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Class of 2020

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2018 Newsletter Archive

What You Should Do NOW:
Think About Life After High School

The Case for College

As summer starts, it’s a great time to figure out if you’re going to college or directly into a career after graduation. Now is the time to become familiar with the advantages and disadvantages of each.

One important thing to consider when choosing whether to attend college is the amount of money you can expect to make in your chosen career. Government research shows that salaries rise considerably when you have a college degree—and the higher the degree, the higher the salary.
 

Studies show that:

  • People with college degrees or certifications earn about 56% more than those who only have a high school diploma
  • By the year 2020, 65% of all jobs will require education and training beyond high school
  • Few jobs requiring only a high school diploma have promotion potential 


Having a college degree or certification opens up more possibilities for your future, including more stable employment, greater benefits, and better career opportunities. In the long term, any type of education after high school can benefit your career.

Median Weekly Earnings by Degree

Doctoral $1,664
Professional $1,745
Master’s $1,380
Bachelor’s $1,156
Associate’s $819
Some college $756
High school diploma $692
Less than high school diploma $504

Source: US Bureau of Labor Statistics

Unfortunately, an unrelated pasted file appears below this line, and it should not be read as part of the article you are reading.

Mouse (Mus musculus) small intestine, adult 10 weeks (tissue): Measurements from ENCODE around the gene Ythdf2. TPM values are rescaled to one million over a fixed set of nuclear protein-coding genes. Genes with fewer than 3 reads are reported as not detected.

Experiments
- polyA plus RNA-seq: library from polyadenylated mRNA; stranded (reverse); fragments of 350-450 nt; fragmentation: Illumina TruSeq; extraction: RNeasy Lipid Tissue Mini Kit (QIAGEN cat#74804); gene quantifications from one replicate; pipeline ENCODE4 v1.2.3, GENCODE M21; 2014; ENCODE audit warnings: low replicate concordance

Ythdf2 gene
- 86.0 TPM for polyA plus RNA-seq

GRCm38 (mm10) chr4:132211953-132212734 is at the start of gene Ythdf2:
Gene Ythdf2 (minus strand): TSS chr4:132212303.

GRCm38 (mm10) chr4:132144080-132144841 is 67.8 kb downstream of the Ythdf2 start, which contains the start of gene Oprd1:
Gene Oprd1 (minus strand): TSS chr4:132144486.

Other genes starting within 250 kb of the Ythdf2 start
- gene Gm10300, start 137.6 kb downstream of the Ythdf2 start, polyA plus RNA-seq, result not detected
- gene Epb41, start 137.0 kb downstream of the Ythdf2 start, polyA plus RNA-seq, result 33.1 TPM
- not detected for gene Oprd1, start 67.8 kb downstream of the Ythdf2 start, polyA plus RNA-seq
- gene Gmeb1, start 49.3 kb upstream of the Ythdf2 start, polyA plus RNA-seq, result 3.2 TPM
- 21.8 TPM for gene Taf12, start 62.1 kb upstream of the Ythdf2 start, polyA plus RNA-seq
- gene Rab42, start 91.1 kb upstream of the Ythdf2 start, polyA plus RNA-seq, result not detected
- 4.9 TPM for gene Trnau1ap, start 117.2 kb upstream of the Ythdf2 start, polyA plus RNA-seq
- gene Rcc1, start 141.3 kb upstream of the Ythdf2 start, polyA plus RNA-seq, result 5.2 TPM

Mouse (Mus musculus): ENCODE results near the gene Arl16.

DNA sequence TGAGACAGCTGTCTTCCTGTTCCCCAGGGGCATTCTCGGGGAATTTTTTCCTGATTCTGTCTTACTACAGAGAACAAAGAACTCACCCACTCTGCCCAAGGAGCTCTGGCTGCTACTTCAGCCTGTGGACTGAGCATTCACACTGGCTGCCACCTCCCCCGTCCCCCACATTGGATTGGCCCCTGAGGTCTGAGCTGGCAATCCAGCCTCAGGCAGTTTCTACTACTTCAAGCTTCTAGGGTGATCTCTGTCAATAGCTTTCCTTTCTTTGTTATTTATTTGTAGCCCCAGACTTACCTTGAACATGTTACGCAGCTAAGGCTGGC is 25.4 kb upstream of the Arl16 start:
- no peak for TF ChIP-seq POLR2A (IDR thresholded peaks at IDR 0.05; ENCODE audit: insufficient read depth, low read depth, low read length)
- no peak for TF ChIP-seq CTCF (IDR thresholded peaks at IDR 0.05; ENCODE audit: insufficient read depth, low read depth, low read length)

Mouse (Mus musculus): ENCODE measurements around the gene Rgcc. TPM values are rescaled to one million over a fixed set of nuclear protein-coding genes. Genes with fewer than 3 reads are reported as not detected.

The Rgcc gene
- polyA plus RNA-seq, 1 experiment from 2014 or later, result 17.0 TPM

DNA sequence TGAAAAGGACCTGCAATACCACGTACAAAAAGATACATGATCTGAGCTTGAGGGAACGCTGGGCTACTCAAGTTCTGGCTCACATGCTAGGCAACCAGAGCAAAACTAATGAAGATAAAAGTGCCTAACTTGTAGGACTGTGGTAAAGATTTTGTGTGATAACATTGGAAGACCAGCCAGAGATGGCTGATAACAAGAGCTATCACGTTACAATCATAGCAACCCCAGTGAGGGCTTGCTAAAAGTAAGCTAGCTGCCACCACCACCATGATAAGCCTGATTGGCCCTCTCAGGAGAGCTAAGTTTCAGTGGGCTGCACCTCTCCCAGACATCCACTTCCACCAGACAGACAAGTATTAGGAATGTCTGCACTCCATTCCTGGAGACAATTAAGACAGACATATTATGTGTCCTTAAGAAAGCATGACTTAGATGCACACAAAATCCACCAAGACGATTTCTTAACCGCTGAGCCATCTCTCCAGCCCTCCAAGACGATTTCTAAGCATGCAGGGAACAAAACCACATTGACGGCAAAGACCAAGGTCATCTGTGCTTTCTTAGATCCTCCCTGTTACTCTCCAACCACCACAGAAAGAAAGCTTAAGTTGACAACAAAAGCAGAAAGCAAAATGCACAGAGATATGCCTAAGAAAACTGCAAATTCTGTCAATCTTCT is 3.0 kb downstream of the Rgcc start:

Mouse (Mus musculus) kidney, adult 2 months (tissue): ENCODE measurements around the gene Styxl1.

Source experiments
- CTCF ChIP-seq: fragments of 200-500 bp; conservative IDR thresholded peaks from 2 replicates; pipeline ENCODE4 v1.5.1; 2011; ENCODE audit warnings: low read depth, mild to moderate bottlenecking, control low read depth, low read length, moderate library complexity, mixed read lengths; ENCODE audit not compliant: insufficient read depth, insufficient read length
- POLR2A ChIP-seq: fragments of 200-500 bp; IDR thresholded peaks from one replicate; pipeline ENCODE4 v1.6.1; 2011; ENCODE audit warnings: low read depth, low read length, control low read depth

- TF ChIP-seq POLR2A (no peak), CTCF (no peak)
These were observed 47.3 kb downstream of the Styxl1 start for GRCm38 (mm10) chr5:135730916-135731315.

Think college is your best option after high school?

Start exploring campuses and begin saving for college.

Exploring Alternatives to College

If it will mean taking on a large amount of debt by going to college, you might want to consider working for a time or launching straight into a career, especially if you already know the type of specialized work you want to do. There are plenty of career opportunities for high school graduates who don’t want to pursue college after high school.

Apprenticeships

Becoming an apprentice allows you to earn money while learning about a specialized, highly skilled career, like carpentry, plumbing, electrical work, and even types of engineering.

Check www.dol.gov/featured/apprenticeship for examples.

Internships and Job Shadowing

Consider contacting local employers during your senior year and ask if they offer internship positions for hands-on experience or opportunities to “shadow” an employee and learn more about day-to-day work. You might even be able to participate in these before graduating high school.

Military Programs

The branches of the Armed Services offer specialized training in many fields and teach skills applicable to careers. Serving in the military can not only help you earn money for college, it can offer job and career training.

  • Stop by your local military recruiters' office or meet with recruiters during their visits to high school
  • Interview family and friends who have served 
  • Evaluate any physical limitations that might prevent you from serving
  • Compare military training
  • Opportunities with job positions outside the military
  • Compare benefits, tours of duty, training, and promotion opportunities of various military programs

Finding Employment

Here are some tips for finding employment directly after high school:

  • If you're already working, look into higher-level jobs with your current employer
  • Look at employment websites for opportunities and job requirements
  • Work with your counselor or the local employment office on developing a cover letter, resume, or personal website to help you apply for jobs
  • Consider getting a professional certification license, accreditation, or an employability certificate (like the ACT National Career Readiness Certificate™) to boost your job prospects

One Last Thought

You might have friends and classmates who not only know they’re headed to college but also have already chosen which college, major, dorm, etc.

Don't worry!

Take a deep breath. It’s OK not to know what your future holds. Just take it one step at a time.